Ted, this prompts an interesting thought about how both ID and EC are trying to struggle along with the post-Huxley exclusion of God from science, in their different ways.
ID people will say, methodologically correctly, that an inference to design is not an inference to the Christian God, or even necessarily to divinity at all, so that it would be incorrect to make theological claims. But at least part of the hedging is that if they do embrace “the Designer” as God, it is verboten as empirical scientific investigation, because empirical explanations must be naturalistic.
I guess because their theology is in this way cordoned off from the science, and even the philosophy, lack of theological uniformity is to be expected.
On the other hand, Evolutionary Creation, possibly for equally sincere methodological reasons, is very clear that if God is involved in evolution, it’s in some non-empirical way, or in cracks between the quanta. The theology is cordoned off from science as it is in ID - not sure about the philosophy.
Yet EC is, at core, a theological project, and in particular (if we loosely say that EC arose from biologos, and within BioLogos) that means Evangelical Theology. So theological appraisal is more apposite, it seems to me.
In my case, having emerged from methodological naturalism after a career at least nominally dependent on it, I don’t see any need to maintain a distance between science, philosophy and theology, which is why The Hump of the Camel and its Classical Providential Naturalism sits uneasily with both EC and ID.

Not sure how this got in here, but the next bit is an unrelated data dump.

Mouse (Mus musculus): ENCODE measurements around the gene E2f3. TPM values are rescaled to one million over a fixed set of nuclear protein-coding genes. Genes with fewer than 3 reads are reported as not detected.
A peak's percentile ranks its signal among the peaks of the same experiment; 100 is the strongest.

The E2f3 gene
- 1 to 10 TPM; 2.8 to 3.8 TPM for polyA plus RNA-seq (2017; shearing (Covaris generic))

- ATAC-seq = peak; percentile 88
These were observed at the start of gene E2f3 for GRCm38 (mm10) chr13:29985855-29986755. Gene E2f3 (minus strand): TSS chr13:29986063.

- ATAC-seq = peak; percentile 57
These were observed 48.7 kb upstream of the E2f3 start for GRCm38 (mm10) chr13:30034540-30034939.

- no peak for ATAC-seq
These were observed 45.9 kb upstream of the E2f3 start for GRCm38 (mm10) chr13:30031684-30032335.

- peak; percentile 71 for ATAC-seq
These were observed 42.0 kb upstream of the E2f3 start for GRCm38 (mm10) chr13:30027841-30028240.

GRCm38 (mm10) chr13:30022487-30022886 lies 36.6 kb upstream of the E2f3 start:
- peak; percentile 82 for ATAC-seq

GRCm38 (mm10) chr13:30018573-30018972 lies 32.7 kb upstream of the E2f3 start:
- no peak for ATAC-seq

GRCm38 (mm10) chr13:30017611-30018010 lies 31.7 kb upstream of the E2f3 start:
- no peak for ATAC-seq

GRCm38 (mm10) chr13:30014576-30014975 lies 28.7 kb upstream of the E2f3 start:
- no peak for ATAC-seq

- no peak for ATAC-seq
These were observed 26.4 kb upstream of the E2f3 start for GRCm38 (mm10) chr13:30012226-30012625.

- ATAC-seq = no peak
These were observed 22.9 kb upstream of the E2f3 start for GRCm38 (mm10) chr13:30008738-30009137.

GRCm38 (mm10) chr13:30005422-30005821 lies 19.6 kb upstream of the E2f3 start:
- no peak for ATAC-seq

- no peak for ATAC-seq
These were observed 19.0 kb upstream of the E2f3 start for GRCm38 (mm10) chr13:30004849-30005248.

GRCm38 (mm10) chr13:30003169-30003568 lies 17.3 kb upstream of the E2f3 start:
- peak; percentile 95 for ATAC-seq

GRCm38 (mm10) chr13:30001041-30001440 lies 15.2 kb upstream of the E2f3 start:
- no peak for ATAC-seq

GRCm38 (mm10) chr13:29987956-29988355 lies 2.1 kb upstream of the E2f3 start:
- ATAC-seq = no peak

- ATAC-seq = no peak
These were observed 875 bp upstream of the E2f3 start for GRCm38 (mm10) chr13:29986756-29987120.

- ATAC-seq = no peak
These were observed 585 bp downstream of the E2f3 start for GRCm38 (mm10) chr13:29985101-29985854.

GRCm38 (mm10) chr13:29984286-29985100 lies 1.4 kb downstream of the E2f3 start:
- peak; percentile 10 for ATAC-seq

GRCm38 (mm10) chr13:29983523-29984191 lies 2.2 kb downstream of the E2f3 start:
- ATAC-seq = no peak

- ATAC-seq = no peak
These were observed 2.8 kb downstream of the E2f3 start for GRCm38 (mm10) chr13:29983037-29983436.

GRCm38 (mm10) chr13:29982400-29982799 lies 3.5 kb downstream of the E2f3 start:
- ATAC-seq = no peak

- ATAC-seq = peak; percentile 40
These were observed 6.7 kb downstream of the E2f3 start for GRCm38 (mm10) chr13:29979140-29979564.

A sore point with me - human free will and randomness of any flavour are simply not the same animal, and randomness (in nature) is something of a chimaera arising from the naturalist perspective, which sees only chance (randomness) and necessity (unchangeable laws).
The universe could be entirely random (from our limited perspective, as you say), and yet be entirely determined even at the material level, ordered by the inexorable laws of science, quite apart from any theological consideration. What counts more is whether anything is undetermined, in the sense of random, to God - the question of ontological randomness. I consider ontological randomness incoherent in a theistic universe, not least because if it did exist, it would increase nobody’s freedom, but simply make both creation and Creator victims of chance. Epistemological randomness (“chance from our perspective”) explains nothing except ignorance from our perspective, which certainly can’t be a cause of anything.
I don’t know your inner wishes not because they are random (except in the bare sense that I’m as ignorant of them as I am of US baseball teams), but because they are free choices, within inevitable limits. And that means that something is central to our reality that is neither lawlike nor indeterminate, but rationally and freely determined: we are amongst those who determine the world, because we make final causes and execute them by efficient causes. Rocks and genes don’t, but why would it bother them?